Difficulty Can be more work intensive to carry out experiments Can be more work intensive to set up experiments
Dilution characteristics Culture dilution occurs episodically Culture dilution occurs continuously, particularly as seen during chemostat growth; this is less true in other approaches to continuous culture (e.g., turbidostat) but nonetheless with these other approaches culture dilution per episode occurs to a lesser degree than with serial passage
Complexity Allows greater experimental manipulation, including use of solid media or tissue culture, multiple organism physiological states, non-identical passage conditions, and passage through highly complex environments such as animals More mathematically tractable; "In biology there are relatively few accepted mathematical models. The chemostat is one — and, in microbial ecology, perhaps the only one — such model that does seem to have wide acceptance." (Smith and Waltman, 1995)
Competition Organisms, at least in part, compete on the basis of rates of population growth rates, often within environments that are not nutrient limited Organisms compete on the basis of population growth rates within what typically are nutrient-limited environments
Selection diversity Depending on experimental design, organisms also can compete on the basis of their rate of transition to greater nutrient availability (lag phase) and on the basis of their transition to nutrient depletion (stationary phase) Chemostats, particularly those containing only two tropic levels (e.g., heterotrophic organisms and their nutrient supply), typically are much more selectively static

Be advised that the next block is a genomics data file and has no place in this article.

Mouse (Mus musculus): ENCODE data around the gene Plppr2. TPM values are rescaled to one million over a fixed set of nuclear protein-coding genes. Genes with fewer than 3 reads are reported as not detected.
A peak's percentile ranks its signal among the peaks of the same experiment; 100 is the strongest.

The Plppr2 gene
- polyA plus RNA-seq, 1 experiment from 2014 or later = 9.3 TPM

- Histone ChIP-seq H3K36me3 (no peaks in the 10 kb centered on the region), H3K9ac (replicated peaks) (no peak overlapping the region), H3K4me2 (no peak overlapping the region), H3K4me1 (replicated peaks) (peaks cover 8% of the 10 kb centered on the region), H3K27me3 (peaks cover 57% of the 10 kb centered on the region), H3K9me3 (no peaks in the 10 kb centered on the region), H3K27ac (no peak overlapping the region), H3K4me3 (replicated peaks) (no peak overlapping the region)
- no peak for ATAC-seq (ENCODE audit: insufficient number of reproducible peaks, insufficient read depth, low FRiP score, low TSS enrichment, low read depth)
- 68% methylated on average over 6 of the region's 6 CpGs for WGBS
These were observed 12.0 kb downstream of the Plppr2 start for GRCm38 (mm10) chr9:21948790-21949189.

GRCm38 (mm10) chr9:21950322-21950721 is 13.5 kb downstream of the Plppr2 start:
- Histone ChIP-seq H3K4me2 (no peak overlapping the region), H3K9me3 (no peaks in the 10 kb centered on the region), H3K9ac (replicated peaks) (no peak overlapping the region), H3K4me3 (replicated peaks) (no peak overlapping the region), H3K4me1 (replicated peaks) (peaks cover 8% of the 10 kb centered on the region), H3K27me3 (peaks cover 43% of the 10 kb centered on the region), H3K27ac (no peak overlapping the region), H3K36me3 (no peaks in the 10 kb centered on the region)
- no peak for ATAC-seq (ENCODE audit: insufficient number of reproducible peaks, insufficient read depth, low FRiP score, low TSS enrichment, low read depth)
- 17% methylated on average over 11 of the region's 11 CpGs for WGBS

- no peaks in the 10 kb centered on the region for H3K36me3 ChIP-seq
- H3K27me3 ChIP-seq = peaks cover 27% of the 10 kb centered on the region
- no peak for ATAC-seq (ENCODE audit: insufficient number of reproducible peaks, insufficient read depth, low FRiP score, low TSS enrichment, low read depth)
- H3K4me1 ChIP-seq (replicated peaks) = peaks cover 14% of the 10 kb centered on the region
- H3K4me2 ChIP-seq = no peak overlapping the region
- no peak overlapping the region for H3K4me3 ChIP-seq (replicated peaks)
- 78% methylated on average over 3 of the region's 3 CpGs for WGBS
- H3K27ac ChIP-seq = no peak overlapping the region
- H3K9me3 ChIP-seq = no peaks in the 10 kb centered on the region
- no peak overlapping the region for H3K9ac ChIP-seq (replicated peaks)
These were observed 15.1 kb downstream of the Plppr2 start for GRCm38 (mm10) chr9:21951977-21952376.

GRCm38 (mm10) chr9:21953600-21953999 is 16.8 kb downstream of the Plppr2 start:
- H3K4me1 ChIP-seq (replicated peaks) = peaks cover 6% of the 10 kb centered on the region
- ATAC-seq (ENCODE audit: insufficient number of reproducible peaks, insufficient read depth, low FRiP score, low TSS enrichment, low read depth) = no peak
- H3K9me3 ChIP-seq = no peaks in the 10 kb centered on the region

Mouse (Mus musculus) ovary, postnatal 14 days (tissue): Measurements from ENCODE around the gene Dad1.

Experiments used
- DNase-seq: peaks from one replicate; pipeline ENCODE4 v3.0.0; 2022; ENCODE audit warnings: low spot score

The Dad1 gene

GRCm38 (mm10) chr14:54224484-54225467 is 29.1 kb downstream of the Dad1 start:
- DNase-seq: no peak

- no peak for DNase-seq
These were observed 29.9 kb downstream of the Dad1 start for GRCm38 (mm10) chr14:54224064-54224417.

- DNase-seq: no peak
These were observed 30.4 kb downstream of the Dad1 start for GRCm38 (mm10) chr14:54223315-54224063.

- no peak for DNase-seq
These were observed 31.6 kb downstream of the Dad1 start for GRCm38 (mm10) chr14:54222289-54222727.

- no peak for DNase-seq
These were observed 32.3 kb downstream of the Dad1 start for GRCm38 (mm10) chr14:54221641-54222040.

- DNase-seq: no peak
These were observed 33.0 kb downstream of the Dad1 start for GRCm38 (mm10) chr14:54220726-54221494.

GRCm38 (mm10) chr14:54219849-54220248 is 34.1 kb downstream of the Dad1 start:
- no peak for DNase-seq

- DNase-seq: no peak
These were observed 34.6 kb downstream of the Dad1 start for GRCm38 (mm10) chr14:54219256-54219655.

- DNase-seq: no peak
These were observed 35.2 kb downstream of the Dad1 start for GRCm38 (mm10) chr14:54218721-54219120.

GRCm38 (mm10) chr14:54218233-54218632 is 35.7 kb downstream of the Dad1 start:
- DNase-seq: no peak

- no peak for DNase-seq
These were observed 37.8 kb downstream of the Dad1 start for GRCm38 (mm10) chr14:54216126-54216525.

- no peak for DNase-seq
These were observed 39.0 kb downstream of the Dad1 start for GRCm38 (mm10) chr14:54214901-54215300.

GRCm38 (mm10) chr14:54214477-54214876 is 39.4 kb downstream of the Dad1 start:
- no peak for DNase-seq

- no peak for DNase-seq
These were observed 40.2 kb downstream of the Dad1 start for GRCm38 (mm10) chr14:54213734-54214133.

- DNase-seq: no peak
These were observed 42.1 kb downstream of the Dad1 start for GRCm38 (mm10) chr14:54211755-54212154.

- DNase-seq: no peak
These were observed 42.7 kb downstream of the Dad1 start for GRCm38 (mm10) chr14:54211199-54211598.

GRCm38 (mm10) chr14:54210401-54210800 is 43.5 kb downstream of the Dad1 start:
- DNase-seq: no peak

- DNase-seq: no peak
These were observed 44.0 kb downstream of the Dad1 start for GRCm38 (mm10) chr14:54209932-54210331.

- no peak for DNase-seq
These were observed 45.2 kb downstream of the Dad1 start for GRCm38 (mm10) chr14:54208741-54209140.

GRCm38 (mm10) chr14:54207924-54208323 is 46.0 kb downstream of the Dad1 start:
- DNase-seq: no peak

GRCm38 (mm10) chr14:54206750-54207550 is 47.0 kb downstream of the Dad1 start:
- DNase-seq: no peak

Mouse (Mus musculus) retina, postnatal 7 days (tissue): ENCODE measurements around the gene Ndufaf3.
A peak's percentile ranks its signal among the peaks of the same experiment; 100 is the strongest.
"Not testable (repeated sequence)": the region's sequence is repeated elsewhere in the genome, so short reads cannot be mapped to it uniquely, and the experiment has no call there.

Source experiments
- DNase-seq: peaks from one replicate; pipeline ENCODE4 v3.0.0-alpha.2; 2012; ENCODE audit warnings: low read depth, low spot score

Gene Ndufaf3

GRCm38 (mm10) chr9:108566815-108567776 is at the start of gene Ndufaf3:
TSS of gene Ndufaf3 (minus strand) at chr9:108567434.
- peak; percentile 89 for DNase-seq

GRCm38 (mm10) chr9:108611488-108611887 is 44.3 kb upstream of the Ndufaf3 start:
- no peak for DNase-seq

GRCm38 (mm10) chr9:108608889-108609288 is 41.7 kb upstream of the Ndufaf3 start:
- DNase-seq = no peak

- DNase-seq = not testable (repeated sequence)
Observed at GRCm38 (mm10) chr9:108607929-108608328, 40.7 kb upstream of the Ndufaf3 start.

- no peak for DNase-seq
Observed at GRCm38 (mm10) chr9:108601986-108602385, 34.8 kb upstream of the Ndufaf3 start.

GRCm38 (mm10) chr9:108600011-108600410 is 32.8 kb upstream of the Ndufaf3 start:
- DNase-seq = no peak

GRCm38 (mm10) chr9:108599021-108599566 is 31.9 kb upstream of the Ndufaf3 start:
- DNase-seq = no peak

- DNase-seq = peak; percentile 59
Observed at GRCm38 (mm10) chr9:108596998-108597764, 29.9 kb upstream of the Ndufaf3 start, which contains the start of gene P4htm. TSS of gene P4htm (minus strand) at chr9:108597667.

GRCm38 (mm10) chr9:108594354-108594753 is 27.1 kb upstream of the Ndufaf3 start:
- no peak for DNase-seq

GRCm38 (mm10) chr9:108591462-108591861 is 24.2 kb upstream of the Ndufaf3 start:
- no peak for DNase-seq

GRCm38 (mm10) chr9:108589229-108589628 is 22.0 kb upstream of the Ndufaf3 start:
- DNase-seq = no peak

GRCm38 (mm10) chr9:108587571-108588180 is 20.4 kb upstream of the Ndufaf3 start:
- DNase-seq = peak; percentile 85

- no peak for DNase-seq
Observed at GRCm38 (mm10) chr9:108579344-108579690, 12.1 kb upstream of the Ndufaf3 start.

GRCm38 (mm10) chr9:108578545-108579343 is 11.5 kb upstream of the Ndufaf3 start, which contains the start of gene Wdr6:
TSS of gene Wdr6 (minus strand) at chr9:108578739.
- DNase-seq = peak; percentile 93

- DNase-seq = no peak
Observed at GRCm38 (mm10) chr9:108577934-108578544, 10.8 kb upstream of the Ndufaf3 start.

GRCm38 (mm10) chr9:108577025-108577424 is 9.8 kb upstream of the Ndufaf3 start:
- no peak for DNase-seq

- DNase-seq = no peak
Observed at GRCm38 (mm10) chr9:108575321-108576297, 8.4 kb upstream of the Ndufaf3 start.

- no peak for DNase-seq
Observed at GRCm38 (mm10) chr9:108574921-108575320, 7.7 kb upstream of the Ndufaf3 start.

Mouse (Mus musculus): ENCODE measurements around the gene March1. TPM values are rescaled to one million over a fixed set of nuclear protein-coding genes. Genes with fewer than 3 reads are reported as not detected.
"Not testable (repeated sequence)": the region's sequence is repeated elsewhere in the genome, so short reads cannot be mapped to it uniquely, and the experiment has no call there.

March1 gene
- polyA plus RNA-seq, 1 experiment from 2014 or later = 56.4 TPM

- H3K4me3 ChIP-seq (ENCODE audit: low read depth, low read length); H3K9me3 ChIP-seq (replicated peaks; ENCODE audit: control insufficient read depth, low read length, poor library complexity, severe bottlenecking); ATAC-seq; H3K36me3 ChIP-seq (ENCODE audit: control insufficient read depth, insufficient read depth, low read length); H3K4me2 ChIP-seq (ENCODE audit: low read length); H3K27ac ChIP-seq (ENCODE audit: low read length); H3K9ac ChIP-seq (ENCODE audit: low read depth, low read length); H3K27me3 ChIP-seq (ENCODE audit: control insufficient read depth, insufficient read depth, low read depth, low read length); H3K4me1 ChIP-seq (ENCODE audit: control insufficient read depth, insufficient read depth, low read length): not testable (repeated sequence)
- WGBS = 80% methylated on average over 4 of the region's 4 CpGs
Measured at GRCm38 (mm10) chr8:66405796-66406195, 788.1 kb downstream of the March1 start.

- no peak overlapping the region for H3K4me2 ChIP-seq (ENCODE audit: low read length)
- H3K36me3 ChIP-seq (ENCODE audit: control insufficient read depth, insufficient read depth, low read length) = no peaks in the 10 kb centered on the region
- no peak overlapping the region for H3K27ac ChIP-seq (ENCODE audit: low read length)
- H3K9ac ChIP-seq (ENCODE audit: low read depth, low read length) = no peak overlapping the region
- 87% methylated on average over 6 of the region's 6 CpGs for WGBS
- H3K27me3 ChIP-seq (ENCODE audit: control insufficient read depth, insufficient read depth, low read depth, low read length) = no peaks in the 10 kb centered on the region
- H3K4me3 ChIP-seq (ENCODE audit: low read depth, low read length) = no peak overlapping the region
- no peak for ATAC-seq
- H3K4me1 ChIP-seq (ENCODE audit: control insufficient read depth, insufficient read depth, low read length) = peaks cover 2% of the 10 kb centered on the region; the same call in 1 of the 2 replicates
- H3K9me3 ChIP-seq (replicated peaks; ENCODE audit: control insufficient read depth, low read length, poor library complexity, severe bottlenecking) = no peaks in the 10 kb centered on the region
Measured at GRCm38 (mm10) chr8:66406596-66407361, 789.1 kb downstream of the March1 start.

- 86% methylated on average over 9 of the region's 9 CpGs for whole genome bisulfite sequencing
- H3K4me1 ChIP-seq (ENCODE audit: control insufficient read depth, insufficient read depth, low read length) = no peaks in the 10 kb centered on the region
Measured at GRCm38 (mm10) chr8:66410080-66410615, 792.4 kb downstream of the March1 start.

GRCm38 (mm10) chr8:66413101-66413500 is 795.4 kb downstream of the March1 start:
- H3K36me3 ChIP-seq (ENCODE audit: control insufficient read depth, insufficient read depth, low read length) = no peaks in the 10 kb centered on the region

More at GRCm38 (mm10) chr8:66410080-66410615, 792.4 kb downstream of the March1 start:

Spatial diversity Formation of wall populations (multiple niches) can be less of a concern since growth chambers can be changed repeatedly Formation of wall populations is a legitimate concern since organisms, e.g., bacteria, can be present in growth chambers over long periods (days, weeks, even months)
r versus K selection During especially exponential growth phase, r selection (based on intrinsic growth rates) particularly without nutrient limitation can be an important component of evolution; however, if stationary phase is allowed to occur, then some K selection can occur as based on growth and survival characteristics under the more limiting conditions observed at higher organism densities Because at steady state nutrients are limiting, populations directly compete for limited nutrients during most or all of the course of experiments, resulting in stronger biases towards K selection than one sees during most batch culture experiments; the result can be greater selection for efficiency of nutrient use rather than solely intrinsic growth rates